#3, study solutions to hard problems that are available in various forms, and apply the techniques you learn to solve your own problems
#4, learn other SQL dialects so that you can become familiar with their unique attributes and understand how T-SQL compares with them. Gain an understanding of where T-SQL fits in the general taxonomy of SQL dialects
#5, learn other languages besides SQL. If your favorite programming language is T-SQL, you probably don’t know many languages. Learn C#, VB, Perl, Ruby, C++, or any others you can work into your research so that you can better understand software engineering as a discipline and so that you can more clearly see T-SQL’s strengths and weaknesses when compared with those other languages. Try to see where you might apply techniques from those other languages to solve problems you encounter in T-SQL. Familiarize yourself with what a design pattern is, what an idiom is, what refactoring is, and apply these concepts in T-SQL just as you would in any other “real” language
#6, understand the various SQL Server components and other technologies so that you can accurately ascertain when it’s appropriate to use T-SQL. It’s not the solution for every problem. As the old saying goes, “When all you have is a hammer, everything starts to look like a nail.” By broadening your knowledge of the tools and problem solutions available to you, you’ll be more likely to choose the best one when deciding how to design a piece of software or solve a particular problem. T-SQL may turn out not to be the best way to go in a given situation
And I will end with 9 questions for Ken not related to this book
Denis: What SQL Server books are on your bookshelf?
Ken: I have Celko’s books, Darren Green’s book, and a few others. Unfortunately, I don’t have time to read as much as I’d like. I spend most of my time either writing code for the product or studying code written by others on the SQL Server development team. The majority of my research into how SQL Server works happens via studying its source code directly.
Denis: Why do you write technical books?
Ken: I write technical books because I enjoy passing on what I’ve learned as a developer. That’s different from enjoying teaching people. I do enjoy teaching people, but that’s not why I write books. Some of the things I’ve learned about SQL Server took me years to master. I enjoy passing that on to people so that they don’t have to travel the same arduous roads that I did. I enjoy helping people. That’s different from teaching for the sake of teaching. I could never train people for a living. I am a programmer by trade, and everything else is an offshoot of that.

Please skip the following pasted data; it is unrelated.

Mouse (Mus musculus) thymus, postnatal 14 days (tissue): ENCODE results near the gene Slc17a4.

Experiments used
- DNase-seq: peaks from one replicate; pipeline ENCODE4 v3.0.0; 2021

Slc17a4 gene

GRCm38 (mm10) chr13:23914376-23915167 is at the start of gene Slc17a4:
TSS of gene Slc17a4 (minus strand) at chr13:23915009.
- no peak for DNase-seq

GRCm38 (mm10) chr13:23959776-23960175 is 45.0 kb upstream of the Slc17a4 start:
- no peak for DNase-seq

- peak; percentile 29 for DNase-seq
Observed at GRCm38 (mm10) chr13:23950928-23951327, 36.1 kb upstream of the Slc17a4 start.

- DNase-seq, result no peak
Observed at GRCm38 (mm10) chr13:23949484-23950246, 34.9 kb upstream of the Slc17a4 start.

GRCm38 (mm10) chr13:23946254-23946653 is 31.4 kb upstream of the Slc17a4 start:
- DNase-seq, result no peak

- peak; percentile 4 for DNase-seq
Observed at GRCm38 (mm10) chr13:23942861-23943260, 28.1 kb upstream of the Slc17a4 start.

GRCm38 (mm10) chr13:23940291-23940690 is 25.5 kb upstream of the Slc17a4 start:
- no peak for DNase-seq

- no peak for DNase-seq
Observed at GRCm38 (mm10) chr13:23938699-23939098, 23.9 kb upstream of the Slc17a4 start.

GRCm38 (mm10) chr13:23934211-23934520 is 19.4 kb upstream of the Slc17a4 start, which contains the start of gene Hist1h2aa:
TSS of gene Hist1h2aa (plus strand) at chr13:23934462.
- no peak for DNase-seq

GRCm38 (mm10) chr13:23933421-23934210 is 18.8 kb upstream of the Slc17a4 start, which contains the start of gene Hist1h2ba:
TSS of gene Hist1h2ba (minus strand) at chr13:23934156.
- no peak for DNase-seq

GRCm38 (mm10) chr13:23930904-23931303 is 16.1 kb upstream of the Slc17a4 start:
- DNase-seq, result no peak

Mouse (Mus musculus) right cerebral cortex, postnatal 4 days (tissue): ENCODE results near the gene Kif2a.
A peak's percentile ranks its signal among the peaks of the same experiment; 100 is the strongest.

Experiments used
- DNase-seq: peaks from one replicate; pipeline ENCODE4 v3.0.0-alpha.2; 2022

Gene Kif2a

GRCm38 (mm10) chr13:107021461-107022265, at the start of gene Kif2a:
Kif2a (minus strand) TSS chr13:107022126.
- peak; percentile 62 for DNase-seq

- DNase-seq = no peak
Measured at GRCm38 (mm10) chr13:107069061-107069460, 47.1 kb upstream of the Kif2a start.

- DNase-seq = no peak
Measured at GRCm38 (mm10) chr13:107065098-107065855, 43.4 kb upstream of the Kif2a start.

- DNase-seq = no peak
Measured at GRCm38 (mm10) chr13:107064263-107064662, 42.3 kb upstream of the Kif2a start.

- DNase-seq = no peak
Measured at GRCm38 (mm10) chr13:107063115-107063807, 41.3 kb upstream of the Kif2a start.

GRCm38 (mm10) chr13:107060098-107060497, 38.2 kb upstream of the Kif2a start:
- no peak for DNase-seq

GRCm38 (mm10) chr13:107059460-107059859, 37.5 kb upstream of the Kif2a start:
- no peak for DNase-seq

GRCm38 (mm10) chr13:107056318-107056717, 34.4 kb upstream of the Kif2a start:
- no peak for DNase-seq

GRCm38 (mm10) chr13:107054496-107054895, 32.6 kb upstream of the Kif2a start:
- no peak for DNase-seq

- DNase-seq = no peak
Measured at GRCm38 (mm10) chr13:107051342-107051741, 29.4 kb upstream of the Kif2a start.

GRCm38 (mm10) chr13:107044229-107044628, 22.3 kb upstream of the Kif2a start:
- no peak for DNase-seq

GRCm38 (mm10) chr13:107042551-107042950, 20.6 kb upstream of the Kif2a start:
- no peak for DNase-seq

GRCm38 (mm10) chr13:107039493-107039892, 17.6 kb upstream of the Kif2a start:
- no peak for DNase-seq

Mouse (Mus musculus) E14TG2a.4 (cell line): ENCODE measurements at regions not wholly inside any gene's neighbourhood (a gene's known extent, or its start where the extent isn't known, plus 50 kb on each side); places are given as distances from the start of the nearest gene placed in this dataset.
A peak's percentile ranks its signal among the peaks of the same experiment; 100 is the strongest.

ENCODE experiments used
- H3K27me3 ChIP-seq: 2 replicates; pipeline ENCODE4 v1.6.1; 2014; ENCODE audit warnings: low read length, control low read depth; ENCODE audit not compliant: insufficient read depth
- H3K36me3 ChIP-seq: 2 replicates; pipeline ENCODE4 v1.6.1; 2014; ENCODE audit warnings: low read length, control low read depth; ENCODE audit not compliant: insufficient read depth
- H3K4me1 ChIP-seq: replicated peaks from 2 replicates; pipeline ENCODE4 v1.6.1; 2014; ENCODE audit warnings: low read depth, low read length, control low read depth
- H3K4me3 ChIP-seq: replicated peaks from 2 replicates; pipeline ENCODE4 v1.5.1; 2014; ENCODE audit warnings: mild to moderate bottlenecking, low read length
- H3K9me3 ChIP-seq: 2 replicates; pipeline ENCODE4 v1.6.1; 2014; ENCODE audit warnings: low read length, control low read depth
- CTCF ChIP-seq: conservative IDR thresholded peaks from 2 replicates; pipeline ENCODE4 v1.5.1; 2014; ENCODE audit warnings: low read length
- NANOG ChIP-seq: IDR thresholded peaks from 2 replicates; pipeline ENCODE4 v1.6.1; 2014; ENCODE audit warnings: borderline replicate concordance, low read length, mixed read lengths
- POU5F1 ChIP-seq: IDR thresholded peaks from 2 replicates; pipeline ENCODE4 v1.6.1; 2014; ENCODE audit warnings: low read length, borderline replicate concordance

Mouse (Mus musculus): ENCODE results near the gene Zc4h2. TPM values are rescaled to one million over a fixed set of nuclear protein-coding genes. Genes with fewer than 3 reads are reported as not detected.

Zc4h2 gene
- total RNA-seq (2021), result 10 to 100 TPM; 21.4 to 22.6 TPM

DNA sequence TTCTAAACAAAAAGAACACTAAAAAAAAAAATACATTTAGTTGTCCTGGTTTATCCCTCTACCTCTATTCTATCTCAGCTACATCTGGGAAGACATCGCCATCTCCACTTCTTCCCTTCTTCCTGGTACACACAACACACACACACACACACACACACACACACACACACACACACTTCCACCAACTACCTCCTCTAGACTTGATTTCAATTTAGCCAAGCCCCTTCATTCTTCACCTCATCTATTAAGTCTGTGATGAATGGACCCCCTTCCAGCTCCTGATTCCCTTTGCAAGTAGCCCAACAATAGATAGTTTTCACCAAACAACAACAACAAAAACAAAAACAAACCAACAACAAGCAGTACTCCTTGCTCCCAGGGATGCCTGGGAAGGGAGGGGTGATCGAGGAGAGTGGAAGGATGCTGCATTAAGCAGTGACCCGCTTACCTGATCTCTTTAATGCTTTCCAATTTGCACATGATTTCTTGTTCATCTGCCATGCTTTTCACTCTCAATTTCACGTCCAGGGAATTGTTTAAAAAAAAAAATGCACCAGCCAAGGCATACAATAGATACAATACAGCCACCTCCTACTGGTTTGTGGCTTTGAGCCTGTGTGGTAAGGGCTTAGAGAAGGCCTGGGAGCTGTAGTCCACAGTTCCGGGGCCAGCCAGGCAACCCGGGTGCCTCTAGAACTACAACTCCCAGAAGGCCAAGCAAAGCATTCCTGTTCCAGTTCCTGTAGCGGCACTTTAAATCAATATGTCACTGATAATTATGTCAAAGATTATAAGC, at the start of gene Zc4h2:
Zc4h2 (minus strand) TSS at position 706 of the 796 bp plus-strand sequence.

If I didn’t think I had something unique to bring to the discussion, I don’t think I’d write books. I don’t ever want to do what has already been done. I want to bring a fresh perspective to technical books, and I want to explore things in ways most other authors wouldn’t. If my work was exactly like everyone else’s, there’d be no reason for it to exist, and I wouldn’t bother. Given that I’ve never written fulltime but have always held down a regular day job while writing my books, the work itself is simply too hard to do just to be a clone of someone else. When people pick up one of my books, I hope they know right away that it’s one of mine, that it speaks with a distinctive voice, and I hope they think they might learn something from it simply because they trust me as an author.
Denis: Why did you join Microsoft?
Ken: I joined Microsoft to get inside SQL Server. I felt that the only way to go beyond the books and whitepapers currently out there on SQL Server was to see the source code for myself, and the only way that was going to happen is if I joined the company. I wanted to approach the exploration of SQL Server from a career developer’s standpoint, something that I had not seen done before. Most SQL Server books were written by professional trainers and former DBAs. As a career developer, I thought I could bring a fresh perspective to the coverage of SQL Server, and I felt the only way to really do that was to “go live with the natives” for a few years.
Denis: Who are your favorite authors?
Ken: Mark Twain, Kurt Vonnegut, Bart D. Erhman, Robert Price, Dean Koontz, Stephen King, Joe Celko, Sam Harris, Richard Carrier, Don Box, David Solomon, Charles Petzold, Kent Beck, Martin Fowler, Bruce Eckel, and many others.
Denis: Who do you consider your rival authors?
Ken: I don’t really think of anyone else out there as a rival. When I write a book, I mainly measure my work against my concept of the perfect book. I write for me. There’s a great book out there titled On Writing Well where the author, William Zinsser, repeats the old truism that quality is its own reward. It really is. I love the fact that people enjoy my books, but, really, the day I finish the final draft of a book and can say that I’m really done with it (at least for the moment :-) ), I’ve accomplished my goal. If it never sold a copy, I’d still feel fulfilled. I do care how it sells against other books, but I don’t really focus on it and don’t get caught up in any type of rivalries with other authors or other books.
Because I always want to write a better book than I wrote last time, I necessarily compete with my previous work and I compete against what I think the ideal technical book is. I think there’s enough room out there for lots of technical authors (it’s not as though people only buy one technical book and no others), and I have special empathy for my comrades out there who have to slog along in the middle of the night to crank their books out.
Denis: Where did the “Guru’s Guide” concept come from?